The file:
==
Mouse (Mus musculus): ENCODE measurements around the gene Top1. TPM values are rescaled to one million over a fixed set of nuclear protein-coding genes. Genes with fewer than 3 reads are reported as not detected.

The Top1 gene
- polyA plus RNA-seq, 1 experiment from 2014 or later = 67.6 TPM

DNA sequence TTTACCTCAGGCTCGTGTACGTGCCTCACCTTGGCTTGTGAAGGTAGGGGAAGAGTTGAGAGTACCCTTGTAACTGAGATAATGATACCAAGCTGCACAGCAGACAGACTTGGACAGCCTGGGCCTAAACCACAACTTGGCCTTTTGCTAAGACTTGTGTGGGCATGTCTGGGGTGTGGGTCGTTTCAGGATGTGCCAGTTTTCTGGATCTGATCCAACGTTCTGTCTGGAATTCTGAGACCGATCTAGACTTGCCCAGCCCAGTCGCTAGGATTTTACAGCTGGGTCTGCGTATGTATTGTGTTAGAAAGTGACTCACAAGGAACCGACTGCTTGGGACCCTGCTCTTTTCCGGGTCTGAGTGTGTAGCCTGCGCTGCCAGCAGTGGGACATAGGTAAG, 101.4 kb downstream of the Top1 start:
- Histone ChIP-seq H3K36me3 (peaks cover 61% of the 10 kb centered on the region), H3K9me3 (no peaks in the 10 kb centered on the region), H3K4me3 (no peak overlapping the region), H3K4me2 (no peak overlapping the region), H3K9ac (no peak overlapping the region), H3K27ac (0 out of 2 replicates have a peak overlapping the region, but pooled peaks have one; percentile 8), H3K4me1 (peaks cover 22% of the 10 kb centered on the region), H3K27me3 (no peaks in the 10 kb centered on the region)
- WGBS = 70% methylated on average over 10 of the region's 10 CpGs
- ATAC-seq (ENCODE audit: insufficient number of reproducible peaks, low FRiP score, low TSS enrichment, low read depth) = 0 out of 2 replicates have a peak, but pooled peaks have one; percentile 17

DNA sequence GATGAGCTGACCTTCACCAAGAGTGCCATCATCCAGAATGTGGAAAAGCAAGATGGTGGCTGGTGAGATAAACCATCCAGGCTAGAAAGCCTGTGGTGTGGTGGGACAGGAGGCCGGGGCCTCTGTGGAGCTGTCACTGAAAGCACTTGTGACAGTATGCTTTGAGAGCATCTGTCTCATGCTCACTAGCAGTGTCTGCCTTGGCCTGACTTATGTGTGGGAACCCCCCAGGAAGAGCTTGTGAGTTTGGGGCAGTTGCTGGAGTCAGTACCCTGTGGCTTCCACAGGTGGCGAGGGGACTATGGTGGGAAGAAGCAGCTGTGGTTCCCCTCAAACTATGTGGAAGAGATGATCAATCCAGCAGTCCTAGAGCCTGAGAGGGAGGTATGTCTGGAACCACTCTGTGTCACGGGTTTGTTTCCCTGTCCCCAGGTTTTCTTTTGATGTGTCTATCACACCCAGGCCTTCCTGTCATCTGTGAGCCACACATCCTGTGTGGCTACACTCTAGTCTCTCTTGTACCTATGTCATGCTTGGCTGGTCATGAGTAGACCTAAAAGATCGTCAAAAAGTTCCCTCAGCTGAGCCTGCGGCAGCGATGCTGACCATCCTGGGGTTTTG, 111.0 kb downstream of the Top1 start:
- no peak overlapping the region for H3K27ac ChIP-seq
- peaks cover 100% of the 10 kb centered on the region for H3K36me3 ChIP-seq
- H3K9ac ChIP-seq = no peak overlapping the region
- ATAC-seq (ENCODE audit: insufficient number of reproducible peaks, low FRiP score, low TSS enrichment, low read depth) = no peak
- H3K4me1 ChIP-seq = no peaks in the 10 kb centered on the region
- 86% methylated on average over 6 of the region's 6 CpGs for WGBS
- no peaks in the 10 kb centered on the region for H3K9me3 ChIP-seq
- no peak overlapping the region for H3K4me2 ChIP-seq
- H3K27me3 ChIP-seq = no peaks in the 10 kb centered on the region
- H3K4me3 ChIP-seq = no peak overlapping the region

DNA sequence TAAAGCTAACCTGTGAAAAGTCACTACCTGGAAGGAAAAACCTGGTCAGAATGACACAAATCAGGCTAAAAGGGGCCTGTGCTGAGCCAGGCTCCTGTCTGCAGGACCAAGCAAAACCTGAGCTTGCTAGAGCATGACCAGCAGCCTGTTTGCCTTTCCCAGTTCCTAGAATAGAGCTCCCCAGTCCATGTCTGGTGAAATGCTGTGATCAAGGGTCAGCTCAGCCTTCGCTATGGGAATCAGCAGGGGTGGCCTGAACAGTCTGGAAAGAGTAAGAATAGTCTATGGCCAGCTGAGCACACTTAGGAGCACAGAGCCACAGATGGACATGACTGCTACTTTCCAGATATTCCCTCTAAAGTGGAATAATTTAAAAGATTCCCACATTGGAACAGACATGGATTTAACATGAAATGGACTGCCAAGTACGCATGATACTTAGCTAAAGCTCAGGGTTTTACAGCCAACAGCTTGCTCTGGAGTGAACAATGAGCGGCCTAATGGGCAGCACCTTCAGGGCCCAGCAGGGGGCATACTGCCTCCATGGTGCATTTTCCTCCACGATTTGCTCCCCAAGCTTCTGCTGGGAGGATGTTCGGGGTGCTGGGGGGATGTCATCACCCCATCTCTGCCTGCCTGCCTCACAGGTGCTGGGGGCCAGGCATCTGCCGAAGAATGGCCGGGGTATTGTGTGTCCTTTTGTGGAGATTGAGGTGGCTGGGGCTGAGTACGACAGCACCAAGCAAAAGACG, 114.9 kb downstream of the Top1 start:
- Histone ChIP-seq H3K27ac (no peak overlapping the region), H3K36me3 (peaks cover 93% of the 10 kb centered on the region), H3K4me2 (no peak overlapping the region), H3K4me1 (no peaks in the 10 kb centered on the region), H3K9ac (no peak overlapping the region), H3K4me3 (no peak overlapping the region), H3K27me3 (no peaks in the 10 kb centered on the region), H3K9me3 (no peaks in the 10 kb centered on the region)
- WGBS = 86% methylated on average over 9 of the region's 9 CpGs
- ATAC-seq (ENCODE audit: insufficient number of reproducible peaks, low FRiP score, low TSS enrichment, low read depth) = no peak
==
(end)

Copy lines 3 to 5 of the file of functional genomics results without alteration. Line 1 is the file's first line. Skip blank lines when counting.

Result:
- polyA plus RNA-seq, 1 experiment from 2014 or later = 67.6 TPM

DNA sequence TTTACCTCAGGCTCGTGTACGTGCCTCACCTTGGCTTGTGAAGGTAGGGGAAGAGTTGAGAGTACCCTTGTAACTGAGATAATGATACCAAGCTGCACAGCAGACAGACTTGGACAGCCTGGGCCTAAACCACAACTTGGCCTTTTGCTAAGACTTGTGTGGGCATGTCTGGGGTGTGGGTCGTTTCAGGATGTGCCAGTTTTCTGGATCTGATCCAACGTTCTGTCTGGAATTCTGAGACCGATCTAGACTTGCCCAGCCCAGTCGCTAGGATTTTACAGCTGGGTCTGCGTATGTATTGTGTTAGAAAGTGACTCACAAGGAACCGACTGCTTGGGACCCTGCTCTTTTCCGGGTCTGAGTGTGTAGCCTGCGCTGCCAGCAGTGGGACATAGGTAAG, 101.4 kb downstream of the Top1 start:
- Histone ChIP-seq H3K36me3 (peaks cover 61% of the 10 kb centered on the region), H3K9me3 (no peaks in the 10 kb centered on the region), H3K4me3 (no peak overlapping the region), H3K4me2 (no peak overlapping the region), H3K9ac (no peak overlapping the region), H3K27ac (0 out of 2 replicates have a peak overlapping the region, but pooled peaks have one; percentile 8), H3K4me1 (peaks cover 22% of the 10 kb centered on the region), H3K27me3 (no peaks in the 10 kb centered on the region)